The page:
Thu, Apr 15, 2010 - Page 8 News List

EDITORIAL : The Cabinet’s shortsighted PhDs

The Cabinet may claim to be a body of doctoral degree holders, but they are often incapable of explaining their ever-changing policies. This was true of the US beef import debacle and it applies both to an economic cooperation framework agreement (ECFA) with China and to the draft industrial renewal act that the legislature is about to vote on. On the eve of the vote, the Cabinet suddenly announced that it would cut the 20 percent business income tax rate in the draft to 17 percent. That cut will cost the government NT$30 billion (US$956 million) in lost tax revenue.

The draft industrial renewal act is intended as a replacement for the expired Act for Upgrading Industries (促進產業升級條例). It extends tax cuts and incentives that have made Taiwanese industry dependent on government subsidies. By cutting the business income tax from 20 percent to 17 percent in response to opposition calls for a 17.5 percent tax rate, the government is using fiscal revenue to feed industrial profit. By not reforming the regulations in the Act for Upgrading Industries, which distorted the tax system, the government will erode fiscal revenues by helping wealthy people earn more and pay less taxes. While certain to compound social injustice, the effects on industrial renewal are questionable.

Premier Wu Den-yih (吳敦義) has said the 17 percent tax rate was determined by looking at Singapore and that the cut is intended to increase Taiwan’s attractiveness to foreign investors. The difference is that while Singapore relies on the service industry for its growth, Taiwan’s specialty is manufacturing. The economic structures of the two countries are different and offer different advantages, which means that the conditions required for industrial development differ even more.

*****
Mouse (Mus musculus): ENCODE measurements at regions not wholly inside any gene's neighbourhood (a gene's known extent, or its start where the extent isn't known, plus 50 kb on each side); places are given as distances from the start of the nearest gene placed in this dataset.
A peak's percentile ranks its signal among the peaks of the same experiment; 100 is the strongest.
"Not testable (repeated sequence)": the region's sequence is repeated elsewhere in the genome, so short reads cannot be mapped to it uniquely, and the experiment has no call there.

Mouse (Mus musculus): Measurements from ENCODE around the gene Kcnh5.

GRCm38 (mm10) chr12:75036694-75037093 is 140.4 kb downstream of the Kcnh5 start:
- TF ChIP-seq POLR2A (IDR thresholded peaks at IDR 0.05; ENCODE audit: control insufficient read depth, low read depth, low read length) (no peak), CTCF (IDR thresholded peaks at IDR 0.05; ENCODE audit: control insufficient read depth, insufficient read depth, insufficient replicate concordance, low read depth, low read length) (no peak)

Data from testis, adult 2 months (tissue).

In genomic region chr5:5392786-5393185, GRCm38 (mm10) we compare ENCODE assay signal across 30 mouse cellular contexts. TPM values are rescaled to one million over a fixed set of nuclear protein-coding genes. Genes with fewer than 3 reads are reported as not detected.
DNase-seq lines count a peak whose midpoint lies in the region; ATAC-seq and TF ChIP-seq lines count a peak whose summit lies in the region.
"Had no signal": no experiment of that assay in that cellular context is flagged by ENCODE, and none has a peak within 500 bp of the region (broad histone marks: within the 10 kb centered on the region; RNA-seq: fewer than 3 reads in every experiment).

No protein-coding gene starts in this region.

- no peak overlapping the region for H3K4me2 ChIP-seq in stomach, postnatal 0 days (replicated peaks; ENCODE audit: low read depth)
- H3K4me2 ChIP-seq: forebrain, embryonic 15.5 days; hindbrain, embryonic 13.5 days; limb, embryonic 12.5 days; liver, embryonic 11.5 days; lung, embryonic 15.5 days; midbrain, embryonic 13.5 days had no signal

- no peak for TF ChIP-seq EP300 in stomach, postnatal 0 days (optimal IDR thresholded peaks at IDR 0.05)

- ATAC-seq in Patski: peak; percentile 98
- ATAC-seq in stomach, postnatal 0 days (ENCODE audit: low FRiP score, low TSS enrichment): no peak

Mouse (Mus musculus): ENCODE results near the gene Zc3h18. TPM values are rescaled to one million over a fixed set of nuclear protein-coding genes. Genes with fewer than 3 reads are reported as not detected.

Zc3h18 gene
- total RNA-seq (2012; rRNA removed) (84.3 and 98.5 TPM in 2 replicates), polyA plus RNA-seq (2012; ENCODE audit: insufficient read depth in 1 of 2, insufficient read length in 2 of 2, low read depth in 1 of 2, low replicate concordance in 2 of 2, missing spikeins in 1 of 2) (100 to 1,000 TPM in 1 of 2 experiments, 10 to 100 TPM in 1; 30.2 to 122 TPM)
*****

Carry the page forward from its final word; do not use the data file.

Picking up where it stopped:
If the government wants to encourage industrial renewal to increase competitiveness by looking at Singapore, it is comparing apples and oranges. Taiwan needs to learn from Singapore how to improve efficiency and raise overall competitiveness. The nation needs to take a careful look at its own economic system and find development strategies appropriate to Taiwan, and the government and the opposition must stop competing by undercutting each other’s tax suggestions — that only serves to unload debt onto future generations. The government must also stop blindly pushing for an ECFA that will only encourage local industries to move to China.

Minister of Finance Lee Sush-der (李述德) had previously called the current 20 percent business income tax rate the final limit. He even said that “we can’t cut even 1 percent” off that figure, but after the Cabinet’s decision to cut 3 percent, Lee actually justified the change by saying: “It is only normal that policy keeps changing.” He then glossed over the loss of tax revenue by saying that “the economy will grow.”

If the nation’s finances are squandered on lavish policies because the government wants to save the current financial situation with the help of a hypothetical future economy, it is simply moving the economic crisis forward in time. The policy direction keeps changing without any attempt to explain or defend policy decisions or to take any responsibility for the nation’s future development.

We have now seen different scenarios play out over two of the Cabinet’s major policy initiatives: The draft industrial renewal act and the second generation of the national health insurance system. The behavior of Lee and Department of Health Minister Yaung Chih-liang (楊志良) differed vastly. Yaung defended his ideals and policies to the extent that he was willing to resign. Lee, on the other hand, quickly backed off when he encountered opposition, instead of defending his policies and showing the courage to face the consequences of his decisions. Once again, this shortsighted and unprincipled decision-making process reveals how the government is slowly self-destructing.

Comments will be moderated. Keep comments relevant to the article. Remarks containing abusive and obscene language, personal attacks of any kind or promotion will be removed and the user banned. Final decision will be at the discretion of the Taipei Times.

TOP top